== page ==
Iain Duncan Smith (aka IDS), the Secretary for the Department of Work and Pensions, believes that zero hour contracts allow workers to have a “good work-life balance” and the phrase “zero-hour contracts” has attained a negative overtone, and should be “flexible hours contracts”. Shadow business secretary Chuka Umunna has accused IDS of “trying to dress up insecurity as flexibility”.
Zero hour contracts have been demonised in the press for many years and the understanding of them has been clouded with party politics and rhetoric. Most recently zero hour was a major issue during the election with political parties having opinions but little real understanding of how they work. So what are zero hour contracts and how do they work for over 1.4 million people in the UK?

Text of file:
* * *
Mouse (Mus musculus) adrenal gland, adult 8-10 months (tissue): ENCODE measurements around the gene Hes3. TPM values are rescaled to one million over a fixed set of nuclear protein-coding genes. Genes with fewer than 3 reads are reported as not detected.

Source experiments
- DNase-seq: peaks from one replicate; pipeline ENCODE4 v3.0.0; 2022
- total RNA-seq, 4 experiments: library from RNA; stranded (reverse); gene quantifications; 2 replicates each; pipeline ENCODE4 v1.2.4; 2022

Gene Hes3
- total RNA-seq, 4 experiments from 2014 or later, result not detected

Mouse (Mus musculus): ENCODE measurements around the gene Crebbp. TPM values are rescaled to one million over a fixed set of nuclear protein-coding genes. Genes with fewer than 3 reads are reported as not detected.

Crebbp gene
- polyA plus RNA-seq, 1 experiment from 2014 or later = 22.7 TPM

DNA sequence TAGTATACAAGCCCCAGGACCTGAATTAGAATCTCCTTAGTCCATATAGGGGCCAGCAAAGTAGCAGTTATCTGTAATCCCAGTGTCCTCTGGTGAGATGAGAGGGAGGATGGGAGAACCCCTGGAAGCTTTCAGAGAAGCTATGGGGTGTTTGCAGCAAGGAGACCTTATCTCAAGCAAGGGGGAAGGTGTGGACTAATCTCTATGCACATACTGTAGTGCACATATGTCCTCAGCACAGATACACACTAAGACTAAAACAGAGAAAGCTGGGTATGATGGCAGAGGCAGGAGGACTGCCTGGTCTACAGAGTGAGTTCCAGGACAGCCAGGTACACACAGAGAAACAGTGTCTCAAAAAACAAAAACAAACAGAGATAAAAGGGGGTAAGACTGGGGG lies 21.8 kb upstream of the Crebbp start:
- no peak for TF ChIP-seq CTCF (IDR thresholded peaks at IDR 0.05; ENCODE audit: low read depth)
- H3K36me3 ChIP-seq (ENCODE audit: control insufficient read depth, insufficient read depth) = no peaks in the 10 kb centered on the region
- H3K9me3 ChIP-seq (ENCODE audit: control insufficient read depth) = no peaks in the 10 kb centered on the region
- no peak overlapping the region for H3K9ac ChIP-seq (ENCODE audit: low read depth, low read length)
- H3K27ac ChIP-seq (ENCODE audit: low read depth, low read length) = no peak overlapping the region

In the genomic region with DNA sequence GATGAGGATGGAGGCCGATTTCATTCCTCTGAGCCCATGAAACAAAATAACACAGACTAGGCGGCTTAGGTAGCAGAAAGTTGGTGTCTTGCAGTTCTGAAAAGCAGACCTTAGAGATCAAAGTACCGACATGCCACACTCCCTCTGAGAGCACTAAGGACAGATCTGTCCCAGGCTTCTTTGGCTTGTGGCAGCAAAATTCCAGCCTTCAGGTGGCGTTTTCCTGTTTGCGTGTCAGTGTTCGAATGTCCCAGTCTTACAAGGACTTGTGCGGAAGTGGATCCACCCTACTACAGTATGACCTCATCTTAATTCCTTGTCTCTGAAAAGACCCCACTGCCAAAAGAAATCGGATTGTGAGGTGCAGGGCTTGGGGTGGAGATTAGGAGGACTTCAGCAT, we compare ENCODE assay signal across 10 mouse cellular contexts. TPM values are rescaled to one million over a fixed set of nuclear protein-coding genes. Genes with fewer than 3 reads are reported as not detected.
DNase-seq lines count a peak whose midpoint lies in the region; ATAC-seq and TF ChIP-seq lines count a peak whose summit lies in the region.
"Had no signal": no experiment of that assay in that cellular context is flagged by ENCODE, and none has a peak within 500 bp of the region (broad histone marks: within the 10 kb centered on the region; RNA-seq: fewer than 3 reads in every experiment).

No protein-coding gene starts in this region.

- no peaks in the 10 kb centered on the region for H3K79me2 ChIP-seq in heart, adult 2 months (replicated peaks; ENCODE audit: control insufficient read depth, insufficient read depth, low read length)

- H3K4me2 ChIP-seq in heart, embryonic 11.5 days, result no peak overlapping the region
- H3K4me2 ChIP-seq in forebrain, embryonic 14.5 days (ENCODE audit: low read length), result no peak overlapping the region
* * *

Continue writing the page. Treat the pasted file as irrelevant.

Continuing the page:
For starters, zero hour contracts do not have a very clear legal definition but are largely understood to be a contract between an employer and a worker or employee where the employer is not obliged to provide any minimum working hours, and in the majority of cases the worker is not obliged to accept any work offered. Zero hour contracts provide a highly flexible workforce to meet a temporary or changeable need for staff.
In the next instalment of our Zero Hour series, we explore why zero hour contracts have gained such a bad reputation…